Just the other day I was in a meeting and my phone buzzed, when I took it out to put it in silent mode – I was immediately bombarded with comments about having an archaic model. Moore’s law observes that technology doubles every two years or so. If you don’t upgrade you miss out!
The real pressure for organizations to upgrade to the latest releases is not from their peers or competitors, but from the manufactures themselves. It is next to impossible for hardware or software manufacturers to keep supporting antiquated versions. They have to either start charging exorbitant sums to keep dedicated support staff around or stop supporting old versions altogether. At some point you are left with no choice but to migrate to the latest version. If your organization is still using Lombardi Teamworks v6.x, running a third-party application server on a Pentium processor and Windows 2000 Server without any virtualization, then I don’t know a way to escape the criticism of living in antediluvian times. But you should certainly look at upgrading to v8.5 – yes there is still hope!
I can direct you to the resources you need (See Planning) and draw your attention to the big ticket items. That will give you a leg up with the analysis. With IBM BPM v8.5 you need to consider the underlying hardware as well as software requirements, in addition to the expected growth in processes and user base. IBM recommends initiating a migration project with following phases – analysis, planning, development migration, and runtime migration. You should start with the Upgrade Readiness Check tool.
I would recommend that you plan a dry run:
- Create sandboxes using a backup of your process center (development) and at least one of the process server (runtime) environments
- The sandboxes machines should meet or ideally exceed the hardware and OS requirements for IBM BPM v8.5
- Upgrade one component at a time. If you currently have Oracle Database 10i/g, then you need to upgrade to 11g. Check if OS upgrade is necessary. On Windows V8.5 requires at least a Windows Vista or Windows Server 2008. See v8.5 on Windows Platform
- Next come the BPMS artifacts and then the process instances. If possible you should let existing process instances bleed out in existing versions. Check out the Interactive Guide.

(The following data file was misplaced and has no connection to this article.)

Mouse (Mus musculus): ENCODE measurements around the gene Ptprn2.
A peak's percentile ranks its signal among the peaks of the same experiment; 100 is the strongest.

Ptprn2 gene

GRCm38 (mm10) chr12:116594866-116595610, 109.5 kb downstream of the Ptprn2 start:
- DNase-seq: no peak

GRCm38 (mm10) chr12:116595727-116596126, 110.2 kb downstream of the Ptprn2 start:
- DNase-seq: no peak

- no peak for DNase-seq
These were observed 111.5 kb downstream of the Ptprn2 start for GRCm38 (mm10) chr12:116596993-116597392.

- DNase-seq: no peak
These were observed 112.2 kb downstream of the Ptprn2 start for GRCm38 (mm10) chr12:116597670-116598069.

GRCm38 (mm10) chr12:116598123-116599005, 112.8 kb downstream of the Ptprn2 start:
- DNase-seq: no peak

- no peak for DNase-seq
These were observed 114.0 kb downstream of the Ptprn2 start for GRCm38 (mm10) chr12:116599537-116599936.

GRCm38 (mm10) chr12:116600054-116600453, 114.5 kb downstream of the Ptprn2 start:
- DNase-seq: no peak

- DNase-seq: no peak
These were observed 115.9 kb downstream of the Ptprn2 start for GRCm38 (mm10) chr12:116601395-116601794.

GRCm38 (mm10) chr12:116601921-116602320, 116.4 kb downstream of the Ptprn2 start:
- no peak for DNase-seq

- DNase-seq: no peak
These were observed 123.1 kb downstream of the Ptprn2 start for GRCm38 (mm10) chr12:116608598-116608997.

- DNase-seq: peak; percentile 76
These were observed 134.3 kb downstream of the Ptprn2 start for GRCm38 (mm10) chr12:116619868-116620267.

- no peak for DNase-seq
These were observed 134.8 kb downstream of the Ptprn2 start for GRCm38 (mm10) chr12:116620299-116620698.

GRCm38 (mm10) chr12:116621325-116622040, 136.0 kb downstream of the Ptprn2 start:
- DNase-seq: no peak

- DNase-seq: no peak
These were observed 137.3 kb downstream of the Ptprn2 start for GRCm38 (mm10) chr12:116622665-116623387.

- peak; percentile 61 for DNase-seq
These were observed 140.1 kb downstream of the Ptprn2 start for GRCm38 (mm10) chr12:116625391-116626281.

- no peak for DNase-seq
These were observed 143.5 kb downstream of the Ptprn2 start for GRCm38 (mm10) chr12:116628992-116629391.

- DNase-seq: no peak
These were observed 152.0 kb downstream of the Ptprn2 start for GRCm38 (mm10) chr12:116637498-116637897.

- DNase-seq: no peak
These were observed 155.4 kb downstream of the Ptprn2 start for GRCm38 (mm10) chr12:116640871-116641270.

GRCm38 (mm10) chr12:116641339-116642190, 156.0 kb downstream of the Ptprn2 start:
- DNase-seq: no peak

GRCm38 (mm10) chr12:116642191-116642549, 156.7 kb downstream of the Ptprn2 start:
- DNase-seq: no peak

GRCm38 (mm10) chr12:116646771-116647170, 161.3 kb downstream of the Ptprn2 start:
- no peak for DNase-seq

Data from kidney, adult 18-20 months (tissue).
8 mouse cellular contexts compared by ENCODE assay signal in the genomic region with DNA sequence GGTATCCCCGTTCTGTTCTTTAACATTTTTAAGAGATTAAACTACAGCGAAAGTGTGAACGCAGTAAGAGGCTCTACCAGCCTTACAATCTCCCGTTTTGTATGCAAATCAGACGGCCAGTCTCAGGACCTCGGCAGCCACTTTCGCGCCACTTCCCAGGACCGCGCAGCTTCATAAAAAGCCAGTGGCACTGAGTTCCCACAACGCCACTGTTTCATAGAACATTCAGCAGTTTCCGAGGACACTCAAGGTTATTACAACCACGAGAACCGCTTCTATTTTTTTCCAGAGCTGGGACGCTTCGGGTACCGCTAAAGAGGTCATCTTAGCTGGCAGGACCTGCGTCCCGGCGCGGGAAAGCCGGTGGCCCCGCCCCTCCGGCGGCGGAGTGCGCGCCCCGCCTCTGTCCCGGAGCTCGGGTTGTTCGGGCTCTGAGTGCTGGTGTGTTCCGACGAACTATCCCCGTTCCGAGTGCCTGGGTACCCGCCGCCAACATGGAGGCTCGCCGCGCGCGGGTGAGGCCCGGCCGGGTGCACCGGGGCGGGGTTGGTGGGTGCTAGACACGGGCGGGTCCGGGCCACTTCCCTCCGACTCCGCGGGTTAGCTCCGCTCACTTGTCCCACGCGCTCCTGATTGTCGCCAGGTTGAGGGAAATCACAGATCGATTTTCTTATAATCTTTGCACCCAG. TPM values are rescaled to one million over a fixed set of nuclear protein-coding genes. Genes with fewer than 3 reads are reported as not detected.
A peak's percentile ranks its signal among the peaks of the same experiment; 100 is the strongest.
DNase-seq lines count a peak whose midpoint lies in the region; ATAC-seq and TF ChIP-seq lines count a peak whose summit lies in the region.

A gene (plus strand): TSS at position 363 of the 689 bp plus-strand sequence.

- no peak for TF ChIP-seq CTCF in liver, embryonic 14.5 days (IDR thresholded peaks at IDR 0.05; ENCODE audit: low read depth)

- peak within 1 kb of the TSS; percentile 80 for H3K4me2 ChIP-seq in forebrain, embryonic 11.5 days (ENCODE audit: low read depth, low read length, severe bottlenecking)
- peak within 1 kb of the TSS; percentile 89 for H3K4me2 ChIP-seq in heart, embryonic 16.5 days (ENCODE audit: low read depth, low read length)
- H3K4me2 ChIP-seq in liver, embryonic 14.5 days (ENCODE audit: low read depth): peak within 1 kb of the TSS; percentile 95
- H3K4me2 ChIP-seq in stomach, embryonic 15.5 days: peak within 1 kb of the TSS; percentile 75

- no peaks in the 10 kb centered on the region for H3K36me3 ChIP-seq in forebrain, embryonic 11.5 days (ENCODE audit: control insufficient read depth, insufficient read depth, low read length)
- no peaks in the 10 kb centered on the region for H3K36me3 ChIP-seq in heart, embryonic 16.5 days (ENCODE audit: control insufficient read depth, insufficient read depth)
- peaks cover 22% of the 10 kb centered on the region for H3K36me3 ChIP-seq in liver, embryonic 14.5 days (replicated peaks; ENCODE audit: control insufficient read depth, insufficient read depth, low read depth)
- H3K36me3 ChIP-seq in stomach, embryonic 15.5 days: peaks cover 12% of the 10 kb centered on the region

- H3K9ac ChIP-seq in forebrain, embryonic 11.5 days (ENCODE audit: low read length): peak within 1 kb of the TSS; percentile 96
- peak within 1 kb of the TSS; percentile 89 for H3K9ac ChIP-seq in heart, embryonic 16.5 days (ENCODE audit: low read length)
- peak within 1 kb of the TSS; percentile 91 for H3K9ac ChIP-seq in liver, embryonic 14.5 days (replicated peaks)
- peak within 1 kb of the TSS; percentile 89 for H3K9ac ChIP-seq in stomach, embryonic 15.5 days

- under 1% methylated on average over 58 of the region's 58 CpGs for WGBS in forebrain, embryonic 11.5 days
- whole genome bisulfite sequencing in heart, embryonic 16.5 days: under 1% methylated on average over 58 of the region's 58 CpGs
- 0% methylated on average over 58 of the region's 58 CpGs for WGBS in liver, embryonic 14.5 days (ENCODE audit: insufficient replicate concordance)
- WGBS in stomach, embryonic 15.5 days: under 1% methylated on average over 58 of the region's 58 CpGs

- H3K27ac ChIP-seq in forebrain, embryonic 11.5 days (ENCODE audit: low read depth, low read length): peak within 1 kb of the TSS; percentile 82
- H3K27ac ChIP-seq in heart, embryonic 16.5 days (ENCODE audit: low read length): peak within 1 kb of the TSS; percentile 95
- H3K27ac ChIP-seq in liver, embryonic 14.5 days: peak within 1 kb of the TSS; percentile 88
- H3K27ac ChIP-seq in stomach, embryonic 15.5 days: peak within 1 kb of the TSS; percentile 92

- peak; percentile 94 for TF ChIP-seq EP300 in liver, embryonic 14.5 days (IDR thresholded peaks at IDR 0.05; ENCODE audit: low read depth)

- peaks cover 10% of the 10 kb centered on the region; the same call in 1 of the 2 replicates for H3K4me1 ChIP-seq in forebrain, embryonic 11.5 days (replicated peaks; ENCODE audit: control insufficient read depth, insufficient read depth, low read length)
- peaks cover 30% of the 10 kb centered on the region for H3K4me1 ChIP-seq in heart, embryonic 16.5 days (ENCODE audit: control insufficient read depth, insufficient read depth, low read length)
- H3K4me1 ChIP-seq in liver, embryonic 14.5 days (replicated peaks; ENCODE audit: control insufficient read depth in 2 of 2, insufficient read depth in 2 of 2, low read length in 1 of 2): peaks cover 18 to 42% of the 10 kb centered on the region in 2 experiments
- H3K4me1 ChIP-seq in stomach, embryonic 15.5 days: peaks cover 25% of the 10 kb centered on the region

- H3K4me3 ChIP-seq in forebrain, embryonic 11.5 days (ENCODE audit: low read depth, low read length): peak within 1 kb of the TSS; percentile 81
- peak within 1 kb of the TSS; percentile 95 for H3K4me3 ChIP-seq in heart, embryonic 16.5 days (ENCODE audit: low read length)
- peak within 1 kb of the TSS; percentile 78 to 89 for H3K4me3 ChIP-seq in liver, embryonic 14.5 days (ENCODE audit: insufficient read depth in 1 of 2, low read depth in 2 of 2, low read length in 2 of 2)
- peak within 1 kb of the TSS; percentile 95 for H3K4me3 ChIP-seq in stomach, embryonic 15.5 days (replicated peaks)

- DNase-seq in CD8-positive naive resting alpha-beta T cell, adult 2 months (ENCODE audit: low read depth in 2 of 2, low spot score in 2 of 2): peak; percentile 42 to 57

- Then test your migrated environment.
You need to create profiles after installation is done; this can be either through BPMConfig command or Profile Management Tool.
For defining and maintaining which set of users get a particular task you can skip over some intermediate concepts and jump to “Teams”. The product has evolved from roles and groups - to participant groups and security groups - to teams. You can view these videos from Cliff J. Sr. BPMA at Salient Process to get a better understanding of Teams.
As painful as it may seem at first, it is certainly worth initiating a migration project. Give it a shot!
- V6 to V8.5 http://pic.dhe.ibm.com/infocenter/dmndhelp/v8r5m0/index.jsp?topic=%2Fcom.ibm.wbpm.imuc.doc%2Ftopics%2Fcmig_twks_intro.html
- Upgrade Readiness Check tool http://pic.dhe.ibm.com/infocenter/dmndhelp/v8r5m0/index.jsp?topic=%2Fcom.ibm.wbpm.imuc.doc%2Ftopics%2Fcmig_twks_prep_artifacts.html
- Deprecated and removed features http://pic.dhe.ibm.com/infocenter/dmndhelp/v8r5m0/topic/com.ibm.wbpm.imuc.doc/topics/gbpm_deprecationlist.html
- Interactive migration guide http://pic.dhe.ibm.com/infocenter/dmndhelp/v8r5m0/topic/com.ibm.wbpm.imuc.doc/topics/bpm_mig_roadmap_form.jsp
Food for thought – IBM should release a Liberty profile for IBM BPM. It will pick only those components which are used by a process application and nothing more. If you don’t use messages/UCA don’t install the engine with your process server. If your interfaces are mobile only – don’t install full coach management capabilities. This can allow developers to create process packages.